World Wide Study Bible
a Bible passage
18 Therefore just as one man’s trespass led to condemnation for all, so one man’s act of righteousness leads to justification and life for all.
18. Therefore, etc. This is a defective sentence; it will be complete if the words condemnation and justification be read in the nominative case; as doubtless you must do in order to complete the sense. We have here the general conclusion from the preceding comparison; for, omitting the mention of the intervening explanation, he now completes the comparison, “As by the offense of one we were made (constitute) sinners; so the righteousness of Christ is efficacious to justify us. He does not say the righteousness — δικαιοσύνην, but the justification — δικαίωμα, 173173 The meaning of this word is evident here; for it stands in contrast with παράπτωμα — offense or transgression, in the former clause, and is identical in sense with ὑπακόη — obedience, in the next verse. It means what is appointed and adjudged as right; and hence it is rendered “ordinance,” Luke 1:6; “judgment,” Romans 1:32; and, in Romans 5:16, “justification,” when it stands opposed to κατάκριμα — condemnation, and means absolution, acquittal, as the determination of the judge. It signifies here, that what Christ did was according to God’s appointment; it was something directly contrary to offense or transgression; and what it was is explained in the next verse by the word “obedience.” Wolfius says, that δικαίωμα is the satisfaction of Christ, or his active and passive obedience, Romans 5:19, — that δικαιοσύνη is the merit of Christ, obtained by has death and applied to us by faith, Romans 3:22, — and that δικαίωσις is the act of justification which follows from the satisfaction of Christ, apprehended by faith. — Ed. of Christ, in order to remind us that he was not as an individual just for himself, but that the righteousness with which he was endued reached farther, in order that, by conferring this gift, he might enrich the faithful. He makes this favor common to all, because it is propounded to all, and not because it is in reality extended to all; for though Christ suffered for the sins of the whole world, and is offered through God’s benignity indiscriminately to all, yet all do not receive him. 174174 “Nam etsi passus est Christus pro peccatis totius mundi. atque omnibus indifferenter Dei benignitate offertur; non tamen omnes apprehendum.” It appears from this sentence that Calvin held general redemption. — Ed.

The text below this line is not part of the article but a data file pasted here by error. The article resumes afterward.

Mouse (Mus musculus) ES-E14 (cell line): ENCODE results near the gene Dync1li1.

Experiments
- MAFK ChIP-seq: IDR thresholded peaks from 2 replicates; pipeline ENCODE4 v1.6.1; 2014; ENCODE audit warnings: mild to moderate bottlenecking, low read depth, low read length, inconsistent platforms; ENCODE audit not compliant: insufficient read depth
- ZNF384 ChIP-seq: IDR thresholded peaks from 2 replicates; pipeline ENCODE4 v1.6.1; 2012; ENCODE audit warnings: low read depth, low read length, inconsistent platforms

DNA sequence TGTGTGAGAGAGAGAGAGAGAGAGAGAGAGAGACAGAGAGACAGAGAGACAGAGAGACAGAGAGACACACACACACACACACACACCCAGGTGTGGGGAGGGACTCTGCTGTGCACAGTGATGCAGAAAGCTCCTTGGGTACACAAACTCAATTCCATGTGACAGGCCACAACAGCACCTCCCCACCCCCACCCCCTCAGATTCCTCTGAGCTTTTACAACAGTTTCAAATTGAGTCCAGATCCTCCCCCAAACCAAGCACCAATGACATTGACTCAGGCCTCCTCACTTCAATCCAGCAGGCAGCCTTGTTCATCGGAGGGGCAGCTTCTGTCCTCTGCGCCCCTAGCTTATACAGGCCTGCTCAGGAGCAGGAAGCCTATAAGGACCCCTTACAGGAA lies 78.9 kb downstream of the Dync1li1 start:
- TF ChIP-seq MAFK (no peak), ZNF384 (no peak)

These two words, which he had before used, judgment and grace, may be also introduced here in this form, “As it was through God’s judgment that the sin of one issued in the condemnation of many, so grace will be efficacious to the
justification of many.” Justification of life is to be taken, in my judgment, for remission, which restores life to us, as though he called it life-giving.
It is an Hebraistic form of speaking, genitivus effectûs Its meaning is that it is a justification unto life, whose end is life, or, which issues in life, that is, eternal life, according to its import in Romans 5:17, when reigning in life — ἐν ζωὟ, is spoken of; and the word “eternal,” is added to it in the last verse. This life commences with justification, and therefore this view includes what Calvin says, though it extends farther. — Ed.
For whence comes the hope of salvation, except that God is propitious to us; and we must be just, in order to be accepted. Then life proceeds from justification.
In our version are introduced “judgment” and “free-gift,” from verse 16; and it is what has been done by most interpreters. The words are found here in no MSS.; but there is another reading countenanced by four MSS., as given by Griesbach, and two of them ancient; the word for offense is put in the nominative case, τὸ
παράπτωμα, and the word for righteousness the same, τὸ δικαίωμα. Then the reading would be —
18. So then, as through one the transgression was, as to all men, unto condemnation; so also through one the righteousness is, as to all men, unto justification of life.
This agrees better with the following verse, though the meaning is substantially the same with what is given in our version. — Ed.